From the Editor: Death Must be Viennese
Orbituary of Cabarettist Georg Kreisler: 1922-2011
Composer and cabaret singer Georg Kreisler entered my life as a dictation in a German class. It was in 1996, early in my time in Vienna, and a spirited teacher at the Volkshochschule Brigittenau decided to challenge the students in the B2 class with the irresistible verses of "Tauben vergiften im Park" (Poisoning Pigeons in the Park) – one of Kreisler’s trademark bits of black humour that made him a cabaret legend in 1950s Vienna. It was hard-going for an intermediate German class. Still, you knew people were getting it, as suppressed giggles rippled about the room.
This first encounter led to the discovery of Kreisler’s "best of" song collection Everblacks, where I received important lessons in the culture of my new home: For example "Der Tod, das muss ein Wiener sein" ("Death must surely be a Viennese") as "he" understands the importance of punctually at the Gates of Heaven, or, my favorite, the deliciously scathing "Wie schön wäre Wien ohne Wiener" ("How beautiful Vienna would be without the Viennese"). This gleeful revenge fantasy gives voice to the bottomless sense of betrayal of the Vertriebenen, those who had been driven out of their beloved city after the Anschluss.
With transcendent merriment, Kreisler sings of his beautiful Vienna that, "like a sleeping woman," is presumably better to look at than to have to deal with. He sings of empty streets and unspoiled parks that would be a boon for tourism. And think! No more construction sites! No more folk bands! And not a blessed thing on television! And in this paradise, he muses, anti-Semitism would finally be consigned to the dusty shelves of a second-hand bookshop.
Born in Vienna in 1922 in a middle-class Jewish family, Kreisler and his parents were forced into exile in 1938, emigrating to the U.S., where he became a citizen in 1943. He returned to Europe with the army, acting as a translator and with opera scholar Marcel Prawy, writing and performing songs for the troupes. In Hollywood after the war, he performed in nightclubs and film studios, serving, for example, as ghost pianist for Charlie Chaplin in Monsieur Verdoux. Record companies were less receptive, finding the biting wit of his songs "un-American," according to his biographers, and he returned to Vienna in 1955.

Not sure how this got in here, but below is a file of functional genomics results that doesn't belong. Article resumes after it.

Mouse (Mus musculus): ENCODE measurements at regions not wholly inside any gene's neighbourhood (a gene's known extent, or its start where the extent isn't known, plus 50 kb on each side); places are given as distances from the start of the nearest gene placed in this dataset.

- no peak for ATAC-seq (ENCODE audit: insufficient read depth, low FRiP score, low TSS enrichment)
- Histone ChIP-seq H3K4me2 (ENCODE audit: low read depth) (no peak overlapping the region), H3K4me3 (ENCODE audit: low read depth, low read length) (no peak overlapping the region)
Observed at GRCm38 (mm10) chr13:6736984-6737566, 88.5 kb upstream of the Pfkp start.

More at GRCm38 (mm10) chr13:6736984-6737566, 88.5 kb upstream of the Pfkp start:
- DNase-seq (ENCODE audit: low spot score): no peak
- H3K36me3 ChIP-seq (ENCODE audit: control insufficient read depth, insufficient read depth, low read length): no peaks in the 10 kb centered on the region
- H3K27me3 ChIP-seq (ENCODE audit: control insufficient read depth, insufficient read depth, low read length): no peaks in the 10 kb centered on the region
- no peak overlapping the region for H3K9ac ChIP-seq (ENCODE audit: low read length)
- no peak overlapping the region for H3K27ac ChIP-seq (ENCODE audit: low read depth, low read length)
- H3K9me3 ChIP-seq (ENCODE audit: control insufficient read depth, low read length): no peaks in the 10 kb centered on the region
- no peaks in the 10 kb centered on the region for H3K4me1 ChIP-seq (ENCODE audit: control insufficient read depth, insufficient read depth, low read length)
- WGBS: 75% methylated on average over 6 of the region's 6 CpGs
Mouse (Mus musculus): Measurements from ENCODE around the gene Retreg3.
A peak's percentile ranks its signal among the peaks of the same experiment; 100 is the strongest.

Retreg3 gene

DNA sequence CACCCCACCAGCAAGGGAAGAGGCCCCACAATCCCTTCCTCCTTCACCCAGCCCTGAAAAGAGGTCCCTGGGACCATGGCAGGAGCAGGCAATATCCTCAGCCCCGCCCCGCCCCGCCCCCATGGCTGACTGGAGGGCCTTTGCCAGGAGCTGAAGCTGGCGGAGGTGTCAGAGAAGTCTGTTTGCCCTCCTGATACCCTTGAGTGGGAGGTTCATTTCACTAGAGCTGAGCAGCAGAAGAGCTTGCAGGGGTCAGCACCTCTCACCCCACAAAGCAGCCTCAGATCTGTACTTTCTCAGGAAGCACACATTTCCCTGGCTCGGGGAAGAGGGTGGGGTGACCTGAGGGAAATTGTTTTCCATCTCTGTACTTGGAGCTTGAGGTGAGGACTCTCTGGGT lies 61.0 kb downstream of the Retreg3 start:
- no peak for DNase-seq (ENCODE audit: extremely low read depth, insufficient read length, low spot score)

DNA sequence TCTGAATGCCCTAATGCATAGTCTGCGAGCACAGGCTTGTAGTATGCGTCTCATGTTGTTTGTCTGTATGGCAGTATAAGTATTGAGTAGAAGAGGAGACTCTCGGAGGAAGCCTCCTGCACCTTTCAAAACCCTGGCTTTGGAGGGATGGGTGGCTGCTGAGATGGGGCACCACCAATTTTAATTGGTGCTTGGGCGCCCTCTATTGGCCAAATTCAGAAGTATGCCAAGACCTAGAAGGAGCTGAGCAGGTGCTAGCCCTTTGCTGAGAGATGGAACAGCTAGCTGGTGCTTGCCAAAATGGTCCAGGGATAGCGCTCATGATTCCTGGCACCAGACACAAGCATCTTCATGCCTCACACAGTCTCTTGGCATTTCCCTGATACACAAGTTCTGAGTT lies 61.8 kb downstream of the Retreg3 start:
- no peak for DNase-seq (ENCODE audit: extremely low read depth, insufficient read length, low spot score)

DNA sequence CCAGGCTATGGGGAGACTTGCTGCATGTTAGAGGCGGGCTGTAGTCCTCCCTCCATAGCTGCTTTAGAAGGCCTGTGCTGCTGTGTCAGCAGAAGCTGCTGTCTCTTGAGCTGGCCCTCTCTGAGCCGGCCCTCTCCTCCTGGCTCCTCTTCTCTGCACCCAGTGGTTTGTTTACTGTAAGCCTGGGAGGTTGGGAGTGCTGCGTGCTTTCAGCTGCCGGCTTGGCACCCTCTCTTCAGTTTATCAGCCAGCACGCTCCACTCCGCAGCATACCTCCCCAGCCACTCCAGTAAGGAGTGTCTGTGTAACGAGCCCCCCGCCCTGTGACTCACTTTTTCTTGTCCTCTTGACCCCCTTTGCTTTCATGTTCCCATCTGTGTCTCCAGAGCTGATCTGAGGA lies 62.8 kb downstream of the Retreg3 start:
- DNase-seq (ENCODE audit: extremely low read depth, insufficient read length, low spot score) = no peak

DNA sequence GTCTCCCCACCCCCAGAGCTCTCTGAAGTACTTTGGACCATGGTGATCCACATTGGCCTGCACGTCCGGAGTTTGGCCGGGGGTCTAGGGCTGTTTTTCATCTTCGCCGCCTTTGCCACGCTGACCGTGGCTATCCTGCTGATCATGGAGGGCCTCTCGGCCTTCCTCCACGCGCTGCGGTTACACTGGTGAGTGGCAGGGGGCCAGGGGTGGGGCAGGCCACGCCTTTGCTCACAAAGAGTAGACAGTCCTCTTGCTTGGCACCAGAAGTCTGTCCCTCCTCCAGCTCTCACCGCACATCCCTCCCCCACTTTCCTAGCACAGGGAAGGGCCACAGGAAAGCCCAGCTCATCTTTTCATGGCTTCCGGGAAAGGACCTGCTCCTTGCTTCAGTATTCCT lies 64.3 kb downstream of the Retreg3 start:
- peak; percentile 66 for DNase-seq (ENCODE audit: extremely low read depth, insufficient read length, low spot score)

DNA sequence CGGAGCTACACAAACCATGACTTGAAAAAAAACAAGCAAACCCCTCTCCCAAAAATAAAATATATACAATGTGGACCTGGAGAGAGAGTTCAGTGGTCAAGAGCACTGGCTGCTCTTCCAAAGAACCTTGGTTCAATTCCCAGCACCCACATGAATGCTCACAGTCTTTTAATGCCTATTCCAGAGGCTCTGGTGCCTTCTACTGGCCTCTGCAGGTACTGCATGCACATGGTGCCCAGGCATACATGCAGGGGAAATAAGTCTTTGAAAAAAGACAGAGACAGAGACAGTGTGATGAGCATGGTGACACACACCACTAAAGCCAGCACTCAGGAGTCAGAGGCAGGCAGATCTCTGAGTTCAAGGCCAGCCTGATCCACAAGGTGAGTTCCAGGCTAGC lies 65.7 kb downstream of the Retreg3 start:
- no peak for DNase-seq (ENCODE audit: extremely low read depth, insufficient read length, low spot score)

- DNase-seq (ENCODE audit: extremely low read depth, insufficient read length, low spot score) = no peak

Here he became a fixture of the legendary Wiener Kabarett, alongside Helmut Qualtinger, Gerhard Bronner and Peter Wehle, then went independent, performing solo with his then-wife Topsy Küppers at the Marietta-Bar. He wrote songs and verses, stage and radio plays, cabaret sketches and musicals, including the highly successful Heute Abend, Lola Blau, and the television series, Die heiße Viertelstunde.
His relationship to Vienna was an uneasy one, however. As popular as he was with critics and his cabaret audiences, his increasingly biting political humor also led to censorship on both television and radio. His critiques of Austrian politics, made all the more powerful by his dazzling lyric gift, may have simply pushed too far in a country still in such deep denial about its role in the war. He was never invited to reclaim his Austrian citizenship, nor did the City of Vienna choose to honor him, as it did, for example, for Marcel Prawy.
"This city never lifted a finger for me," he was quoted recently in the German news weekly Der Spiegel. "Rather than welcomed, I was chased away with bared teeth." Kreisler became a man without a country, moving to Munich in 1958, then Berlin (1976), Salzburg (1988) and Basel (1992), finally returning to Salzburg in 2007.
He never lived in Vienna again.
Still, he visited from time to time on a series of "Farewell Tours," the last in 2001. After that, he concentrated on poetry, publishing Zufällig in San Francisco: Unbeabsichtete Gedichte (Accidentally in San Francisco: Unintentional Poems), awarded the 2010 Friederich Hölderlin Prize.
It was to read from these and other lyrics that Kreisler was back in Vienna last January, at the venerable Kabarett Simpl. Bent over and clearly frail, he shuffled onto the stage on the arm of his wife, actress Barbara Peters, and seated himself awkwardly behind a desk. As he began to read, the years fell away, his resonant voice filling the hall, answering with hers, ringing with perfect clarity to the back of the house, the music of words, the masterful marriage of sound and sense.
Georg Kreisler died on 22 Nov. in Salzburg at the age of 89. Perhaps it mattered to him after all to die in Austria, even if not in Vienna. "Your homeland remains your homeland," he once said, "even when you have been clobbered with it."